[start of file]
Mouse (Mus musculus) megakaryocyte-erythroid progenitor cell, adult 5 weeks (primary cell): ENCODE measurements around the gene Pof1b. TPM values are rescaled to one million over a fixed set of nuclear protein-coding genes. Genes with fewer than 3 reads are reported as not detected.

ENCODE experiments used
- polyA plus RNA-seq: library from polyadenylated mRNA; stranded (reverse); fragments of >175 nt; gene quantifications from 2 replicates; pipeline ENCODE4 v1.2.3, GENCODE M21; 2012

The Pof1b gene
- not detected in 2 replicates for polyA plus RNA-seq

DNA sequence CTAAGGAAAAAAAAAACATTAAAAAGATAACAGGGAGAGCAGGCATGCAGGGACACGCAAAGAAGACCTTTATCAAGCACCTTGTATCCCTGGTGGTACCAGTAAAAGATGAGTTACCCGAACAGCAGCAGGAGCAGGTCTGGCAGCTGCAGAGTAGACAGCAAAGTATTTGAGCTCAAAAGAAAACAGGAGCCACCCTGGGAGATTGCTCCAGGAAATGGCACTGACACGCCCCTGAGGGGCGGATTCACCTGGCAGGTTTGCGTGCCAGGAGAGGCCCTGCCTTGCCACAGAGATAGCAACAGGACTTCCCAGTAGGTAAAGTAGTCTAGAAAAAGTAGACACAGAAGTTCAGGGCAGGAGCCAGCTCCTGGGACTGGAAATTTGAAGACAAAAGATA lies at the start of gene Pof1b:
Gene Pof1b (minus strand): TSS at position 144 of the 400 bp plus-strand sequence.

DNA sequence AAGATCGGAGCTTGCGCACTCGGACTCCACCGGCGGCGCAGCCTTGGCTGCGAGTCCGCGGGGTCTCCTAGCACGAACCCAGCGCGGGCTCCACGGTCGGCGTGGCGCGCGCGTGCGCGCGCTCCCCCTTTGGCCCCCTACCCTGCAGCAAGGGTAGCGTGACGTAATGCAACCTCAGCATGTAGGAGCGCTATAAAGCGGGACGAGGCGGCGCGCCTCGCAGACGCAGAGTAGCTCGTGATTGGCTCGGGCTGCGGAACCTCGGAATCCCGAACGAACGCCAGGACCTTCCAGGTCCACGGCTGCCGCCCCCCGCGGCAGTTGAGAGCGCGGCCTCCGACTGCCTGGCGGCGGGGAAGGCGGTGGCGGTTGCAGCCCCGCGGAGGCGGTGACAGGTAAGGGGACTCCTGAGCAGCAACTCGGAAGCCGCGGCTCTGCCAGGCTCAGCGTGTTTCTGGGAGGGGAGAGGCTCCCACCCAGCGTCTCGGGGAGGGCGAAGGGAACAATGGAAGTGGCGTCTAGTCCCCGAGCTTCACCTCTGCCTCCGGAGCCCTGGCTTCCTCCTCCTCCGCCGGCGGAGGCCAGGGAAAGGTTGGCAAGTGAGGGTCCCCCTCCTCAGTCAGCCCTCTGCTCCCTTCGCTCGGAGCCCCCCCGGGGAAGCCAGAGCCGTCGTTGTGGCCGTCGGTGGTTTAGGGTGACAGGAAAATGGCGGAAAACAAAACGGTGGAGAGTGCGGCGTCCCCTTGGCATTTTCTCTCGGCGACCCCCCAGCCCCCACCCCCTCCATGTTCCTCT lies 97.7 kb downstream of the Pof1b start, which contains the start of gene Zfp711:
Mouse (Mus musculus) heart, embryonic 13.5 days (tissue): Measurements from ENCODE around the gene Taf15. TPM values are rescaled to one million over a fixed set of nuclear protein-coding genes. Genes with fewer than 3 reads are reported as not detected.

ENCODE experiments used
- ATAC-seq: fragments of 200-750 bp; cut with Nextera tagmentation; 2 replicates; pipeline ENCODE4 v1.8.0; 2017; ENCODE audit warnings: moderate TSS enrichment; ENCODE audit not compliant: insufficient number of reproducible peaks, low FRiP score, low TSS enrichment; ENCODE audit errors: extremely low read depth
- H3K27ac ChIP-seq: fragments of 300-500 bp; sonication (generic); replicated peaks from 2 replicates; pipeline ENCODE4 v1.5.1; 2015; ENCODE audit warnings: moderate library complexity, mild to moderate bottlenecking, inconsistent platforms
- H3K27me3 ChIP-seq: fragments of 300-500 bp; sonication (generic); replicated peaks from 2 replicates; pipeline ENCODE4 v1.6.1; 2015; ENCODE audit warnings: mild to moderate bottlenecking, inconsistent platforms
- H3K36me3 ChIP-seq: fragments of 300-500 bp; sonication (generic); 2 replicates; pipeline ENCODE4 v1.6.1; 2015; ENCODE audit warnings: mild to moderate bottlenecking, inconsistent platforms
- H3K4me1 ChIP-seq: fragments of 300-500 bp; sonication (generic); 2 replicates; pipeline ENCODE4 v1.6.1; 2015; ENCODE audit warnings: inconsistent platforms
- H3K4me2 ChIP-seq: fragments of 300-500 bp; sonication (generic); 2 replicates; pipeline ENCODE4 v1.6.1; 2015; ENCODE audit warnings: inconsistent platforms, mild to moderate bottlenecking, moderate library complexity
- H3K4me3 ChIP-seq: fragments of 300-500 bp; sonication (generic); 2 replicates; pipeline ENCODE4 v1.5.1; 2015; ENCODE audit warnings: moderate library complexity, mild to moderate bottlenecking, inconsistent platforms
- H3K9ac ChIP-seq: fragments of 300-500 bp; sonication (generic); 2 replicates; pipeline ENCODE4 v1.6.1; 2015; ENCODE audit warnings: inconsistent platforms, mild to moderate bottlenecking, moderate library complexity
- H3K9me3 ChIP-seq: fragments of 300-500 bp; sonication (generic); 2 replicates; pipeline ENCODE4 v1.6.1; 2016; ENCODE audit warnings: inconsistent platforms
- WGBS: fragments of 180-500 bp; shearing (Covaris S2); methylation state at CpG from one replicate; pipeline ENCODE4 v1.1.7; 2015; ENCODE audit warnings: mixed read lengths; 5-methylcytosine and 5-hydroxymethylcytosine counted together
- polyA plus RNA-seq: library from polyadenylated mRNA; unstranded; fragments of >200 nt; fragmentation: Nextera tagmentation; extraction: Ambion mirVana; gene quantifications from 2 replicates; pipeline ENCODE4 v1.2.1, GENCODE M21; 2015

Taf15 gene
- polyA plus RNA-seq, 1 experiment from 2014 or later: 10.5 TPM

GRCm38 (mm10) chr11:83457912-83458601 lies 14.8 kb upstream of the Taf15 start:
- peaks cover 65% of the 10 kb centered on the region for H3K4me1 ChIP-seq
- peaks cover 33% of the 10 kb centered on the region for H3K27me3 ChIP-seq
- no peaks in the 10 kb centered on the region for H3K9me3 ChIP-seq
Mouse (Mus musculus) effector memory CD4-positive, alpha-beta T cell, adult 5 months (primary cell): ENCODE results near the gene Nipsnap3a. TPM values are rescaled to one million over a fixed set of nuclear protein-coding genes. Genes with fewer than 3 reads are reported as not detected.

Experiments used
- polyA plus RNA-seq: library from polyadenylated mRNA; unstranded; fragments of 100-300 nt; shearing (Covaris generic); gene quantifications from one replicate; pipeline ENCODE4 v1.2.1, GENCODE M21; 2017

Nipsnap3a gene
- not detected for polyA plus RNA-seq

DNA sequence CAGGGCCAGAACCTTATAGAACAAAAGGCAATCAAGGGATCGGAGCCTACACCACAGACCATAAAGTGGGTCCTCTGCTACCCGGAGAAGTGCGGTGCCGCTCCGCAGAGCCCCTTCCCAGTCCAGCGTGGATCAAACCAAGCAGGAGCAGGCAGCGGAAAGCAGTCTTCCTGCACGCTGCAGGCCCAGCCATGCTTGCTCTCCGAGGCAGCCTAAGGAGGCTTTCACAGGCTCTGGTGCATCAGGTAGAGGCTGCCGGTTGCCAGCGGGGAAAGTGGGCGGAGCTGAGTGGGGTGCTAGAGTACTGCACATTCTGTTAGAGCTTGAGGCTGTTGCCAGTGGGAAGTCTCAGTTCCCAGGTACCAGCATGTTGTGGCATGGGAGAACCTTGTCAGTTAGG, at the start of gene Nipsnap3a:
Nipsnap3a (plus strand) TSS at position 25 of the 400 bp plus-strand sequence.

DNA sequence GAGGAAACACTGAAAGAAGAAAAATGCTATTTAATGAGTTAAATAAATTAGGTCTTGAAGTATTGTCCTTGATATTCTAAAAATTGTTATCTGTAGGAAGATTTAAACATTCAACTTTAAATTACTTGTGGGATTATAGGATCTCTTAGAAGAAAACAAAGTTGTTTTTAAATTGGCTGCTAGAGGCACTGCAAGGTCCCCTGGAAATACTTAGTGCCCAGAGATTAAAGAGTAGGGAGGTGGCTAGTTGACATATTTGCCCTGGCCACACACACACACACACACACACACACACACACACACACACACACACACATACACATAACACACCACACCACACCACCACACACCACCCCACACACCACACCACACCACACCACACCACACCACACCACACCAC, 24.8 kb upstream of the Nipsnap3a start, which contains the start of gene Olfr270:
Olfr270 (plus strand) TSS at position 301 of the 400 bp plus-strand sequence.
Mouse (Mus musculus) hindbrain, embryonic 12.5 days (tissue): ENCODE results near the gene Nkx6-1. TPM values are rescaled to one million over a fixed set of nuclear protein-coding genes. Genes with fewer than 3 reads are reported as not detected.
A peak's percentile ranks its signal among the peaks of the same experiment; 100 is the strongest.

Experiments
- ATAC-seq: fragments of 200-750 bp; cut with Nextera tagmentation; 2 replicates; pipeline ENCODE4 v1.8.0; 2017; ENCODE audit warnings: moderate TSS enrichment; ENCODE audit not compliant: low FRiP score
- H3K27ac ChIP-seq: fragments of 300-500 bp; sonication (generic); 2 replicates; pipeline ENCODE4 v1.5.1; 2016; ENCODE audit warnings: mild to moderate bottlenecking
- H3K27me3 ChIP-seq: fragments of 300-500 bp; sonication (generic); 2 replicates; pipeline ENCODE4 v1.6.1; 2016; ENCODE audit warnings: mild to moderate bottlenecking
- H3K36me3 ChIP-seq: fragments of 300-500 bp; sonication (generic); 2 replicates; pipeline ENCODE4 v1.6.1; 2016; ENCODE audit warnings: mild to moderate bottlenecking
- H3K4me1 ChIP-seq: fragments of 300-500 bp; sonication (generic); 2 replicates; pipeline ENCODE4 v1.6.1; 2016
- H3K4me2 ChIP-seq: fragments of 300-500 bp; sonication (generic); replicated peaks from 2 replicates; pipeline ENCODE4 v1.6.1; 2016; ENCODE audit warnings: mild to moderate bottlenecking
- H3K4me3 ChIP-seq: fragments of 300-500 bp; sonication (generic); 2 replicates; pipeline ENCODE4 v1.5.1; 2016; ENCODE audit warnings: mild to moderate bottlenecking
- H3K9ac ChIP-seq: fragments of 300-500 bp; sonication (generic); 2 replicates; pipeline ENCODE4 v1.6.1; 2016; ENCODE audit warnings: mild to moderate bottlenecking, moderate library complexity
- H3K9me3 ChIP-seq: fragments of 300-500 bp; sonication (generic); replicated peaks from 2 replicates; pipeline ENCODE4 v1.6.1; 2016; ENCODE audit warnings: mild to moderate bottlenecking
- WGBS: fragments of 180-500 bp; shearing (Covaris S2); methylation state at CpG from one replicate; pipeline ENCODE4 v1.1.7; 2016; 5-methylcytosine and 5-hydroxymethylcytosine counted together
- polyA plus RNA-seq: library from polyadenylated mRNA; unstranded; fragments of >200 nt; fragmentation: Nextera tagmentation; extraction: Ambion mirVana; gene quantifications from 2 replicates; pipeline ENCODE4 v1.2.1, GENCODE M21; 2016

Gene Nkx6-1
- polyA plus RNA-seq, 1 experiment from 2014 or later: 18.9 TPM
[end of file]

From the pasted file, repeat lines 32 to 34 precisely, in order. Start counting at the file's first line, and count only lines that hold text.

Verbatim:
- not detected for polyA plus RNA-seq

DNA sequence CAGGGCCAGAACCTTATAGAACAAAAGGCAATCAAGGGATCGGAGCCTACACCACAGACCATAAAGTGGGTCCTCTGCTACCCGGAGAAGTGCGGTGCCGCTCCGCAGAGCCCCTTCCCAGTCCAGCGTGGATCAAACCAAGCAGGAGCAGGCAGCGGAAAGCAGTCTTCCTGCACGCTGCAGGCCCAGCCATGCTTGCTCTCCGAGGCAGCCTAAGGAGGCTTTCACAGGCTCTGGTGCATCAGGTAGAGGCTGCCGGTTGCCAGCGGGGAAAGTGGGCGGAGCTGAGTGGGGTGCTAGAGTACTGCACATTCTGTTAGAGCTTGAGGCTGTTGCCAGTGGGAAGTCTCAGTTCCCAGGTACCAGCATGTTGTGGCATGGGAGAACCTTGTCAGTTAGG, at the start of gene Nipsnap3a:
Nipsnap3a (plus strand) TSS at position 25 of the 400 bp plus-strand sequence.